And because, largely, students do not have any literary knowledge of the Bildungsroman-kind, which consists in discovering that meaning in life often depends on suffering, they lack the knowledge of cultural value; hence “systemic carelessness” — you don’t know that you don’t know, and hence “care” evaporates. Furthermore, “systemic stupidity” is so ubiquitous that it is in your face: everyone “knows” (technically) how to operate a smartphone to get to websites with the “right information” (externalised memory), but very few have “knowledge” in the form of “internalised memory”.

The clearest example of this is the fact that students depend on spell-checking programmes; they don’t “know” how to spell any longer, let alone being able to read a paragraph from a complex text like Stiegler’s Technics and Time with a modicum of comprehension. Sure, there are still some, but they probably represent a miniscule percentage of global populations. To sum up, the passive nihilistic use of advanced information technology is proportional to the decrease in the ability to recognise what is valuable, let alone create it as active nihilists. Passive nihilism reigns, manipulated by capital-driven psycho-technology.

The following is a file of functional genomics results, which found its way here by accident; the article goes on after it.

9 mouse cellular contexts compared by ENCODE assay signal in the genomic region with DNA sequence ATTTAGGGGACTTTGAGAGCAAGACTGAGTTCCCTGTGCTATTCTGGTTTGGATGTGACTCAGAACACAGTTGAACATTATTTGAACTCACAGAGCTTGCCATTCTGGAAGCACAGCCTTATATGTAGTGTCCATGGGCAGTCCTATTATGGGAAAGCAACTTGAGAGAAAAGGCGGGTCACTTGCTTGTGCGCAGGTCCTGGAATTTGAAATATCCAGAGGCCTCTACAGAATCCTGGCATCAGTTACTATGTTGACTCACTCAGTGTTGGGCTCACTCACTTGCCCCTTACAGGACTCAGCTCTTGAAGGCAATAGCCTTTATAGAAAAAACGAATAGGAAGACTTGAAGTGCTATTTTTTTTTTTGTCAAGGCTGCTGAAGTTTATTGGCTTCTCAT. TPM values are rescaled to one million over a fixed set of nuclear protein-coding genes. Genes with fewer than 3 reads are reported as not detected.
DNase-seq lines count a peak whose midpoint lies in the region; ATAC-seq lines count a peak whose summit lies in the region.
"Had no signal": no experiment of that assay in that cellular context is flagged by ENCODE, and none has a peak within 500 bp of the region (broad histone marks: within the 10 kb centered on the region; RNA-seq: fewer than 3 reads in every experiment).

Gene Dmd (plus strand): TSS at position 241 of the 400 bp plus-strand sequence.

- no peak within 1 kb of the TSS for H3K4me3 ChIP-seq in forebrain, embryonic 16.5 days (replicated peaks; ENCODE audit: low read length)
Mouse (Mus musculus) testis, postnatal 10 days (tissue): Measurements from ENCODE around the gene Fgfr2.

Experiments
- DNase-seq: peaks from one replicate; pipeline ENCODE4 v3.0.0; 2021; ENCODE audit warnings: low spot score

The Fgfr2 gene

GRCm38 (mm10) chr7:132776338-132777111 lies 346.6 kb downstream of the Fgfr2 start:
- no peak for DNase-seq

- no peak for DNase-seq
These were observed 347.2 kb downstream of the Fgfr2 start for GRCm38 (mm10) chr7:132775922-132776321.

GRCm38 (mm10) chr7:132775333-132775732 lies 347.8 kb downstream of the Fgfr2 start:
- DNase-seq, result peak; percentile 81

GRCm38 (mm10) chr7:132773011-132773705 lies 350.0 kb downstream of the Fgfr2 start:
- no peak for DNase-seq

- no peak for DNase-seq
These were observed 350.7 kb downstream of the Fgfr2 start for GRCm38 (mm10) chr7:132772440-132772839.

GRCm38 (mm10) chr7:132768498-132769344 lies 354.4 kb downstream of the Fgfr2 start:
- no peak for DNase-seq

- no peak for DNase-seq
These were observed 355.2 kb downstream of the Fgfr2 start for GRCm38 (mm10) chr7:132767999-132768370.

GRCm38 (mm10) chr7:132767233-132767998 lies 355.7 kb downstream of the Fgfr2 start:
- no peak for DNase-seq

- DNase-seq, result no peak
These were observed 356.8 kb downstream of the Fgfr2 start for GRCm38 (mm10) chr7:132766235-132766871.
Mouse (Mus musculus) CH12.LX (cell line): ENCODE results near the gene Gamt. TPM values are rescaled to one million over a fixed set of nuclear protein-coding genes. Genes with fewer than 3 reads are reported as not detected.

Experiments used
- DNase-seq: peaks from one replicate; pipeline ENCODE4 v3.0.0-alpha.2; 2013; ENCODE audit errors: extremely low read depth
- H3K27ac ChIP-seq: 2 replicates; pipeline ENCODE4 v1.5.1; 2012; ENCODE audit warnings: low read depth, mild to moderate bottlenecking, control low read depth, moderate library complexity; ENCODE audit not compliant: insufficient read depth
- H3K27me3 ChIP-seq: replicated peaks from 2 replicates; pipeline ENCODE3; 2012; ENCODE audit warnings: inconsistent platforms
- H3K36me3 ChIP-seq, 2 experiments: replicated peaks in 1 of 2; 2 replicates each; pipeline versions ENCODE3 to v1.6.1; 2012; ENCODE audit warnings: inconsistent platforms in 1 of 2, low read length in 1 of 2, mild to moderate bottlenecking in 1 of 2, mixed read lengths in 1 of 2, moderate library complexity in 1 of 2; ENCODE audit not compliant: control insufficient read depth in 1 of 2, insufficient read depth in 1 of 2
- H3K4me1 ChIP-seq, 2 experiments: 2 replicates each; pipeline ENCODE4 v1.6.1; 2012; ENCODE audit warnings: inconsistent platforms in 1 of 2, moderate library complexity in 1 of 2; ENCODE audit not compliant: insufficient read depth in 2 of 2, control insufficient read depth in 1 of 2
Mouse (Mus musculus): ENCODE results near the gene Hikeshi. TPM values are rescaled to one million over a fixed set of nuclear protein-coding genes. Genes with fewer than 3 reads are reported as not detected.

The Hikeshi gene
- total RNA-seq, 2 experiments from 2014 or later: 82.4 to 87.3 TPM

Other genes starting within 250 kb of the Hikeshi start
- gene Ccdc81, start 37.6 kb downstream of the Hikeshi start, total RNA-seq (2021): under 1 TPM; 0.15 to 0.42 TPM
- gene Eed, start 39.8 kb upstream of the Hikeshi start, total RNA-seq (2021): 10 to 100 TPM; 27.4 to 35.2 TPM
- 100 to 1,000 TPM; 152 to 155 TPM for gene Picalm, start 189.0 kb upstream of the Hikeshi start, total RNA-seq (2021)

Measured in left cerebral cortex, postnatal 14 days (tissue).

• As an undergraduate student, Bert Olivier discovered Philosophy more or less by accident, but has never regretted it. Because Bert knew very little, Philosophy turned out to be right up his alley, as it were, because of Socrates's teaching, that the only thing we know with certainty, is how little we know. Armed with this 'docta ignorantia', Bert set out to teach students the value of questioning, and even found out that one could write cogently about it, which he did during the 1980s and '90s on a variety of subjects, including an opposition to apartheid. In addition to Philosophy, he has been teaching and writing on his other great loves, namely, nature, culture, the arts, architecture and literature. In the face of the many irrational actions on the part of people, and wanting to understand these, later on he branched out into Psychoanalysis and Social Theory as well, and because Philosophy cultivates in one a strong sense of justice, he has more recently been harnessing what little knowledge he has in intellectual opposition to the injustices brought about by the dominant economic system today, to wit, neoliberal capitalism. His motto is taken from Immanuel Kant's work: 'Sapere aude!' ('Dare to think for yourself!') In 2012 Nelson Mandela Metropolitan University conferred a Distinguished Professorship on him. Bert is attached to the University of the Free State as Honorary Professor of Philosophy.


Bert Olivier

As an undergraduate student, Bert Olivier discovered Philosophy more or less by accident, but has never regretted it. Because Bert knew very little, Philosophy turned out to be right up his alley, as it...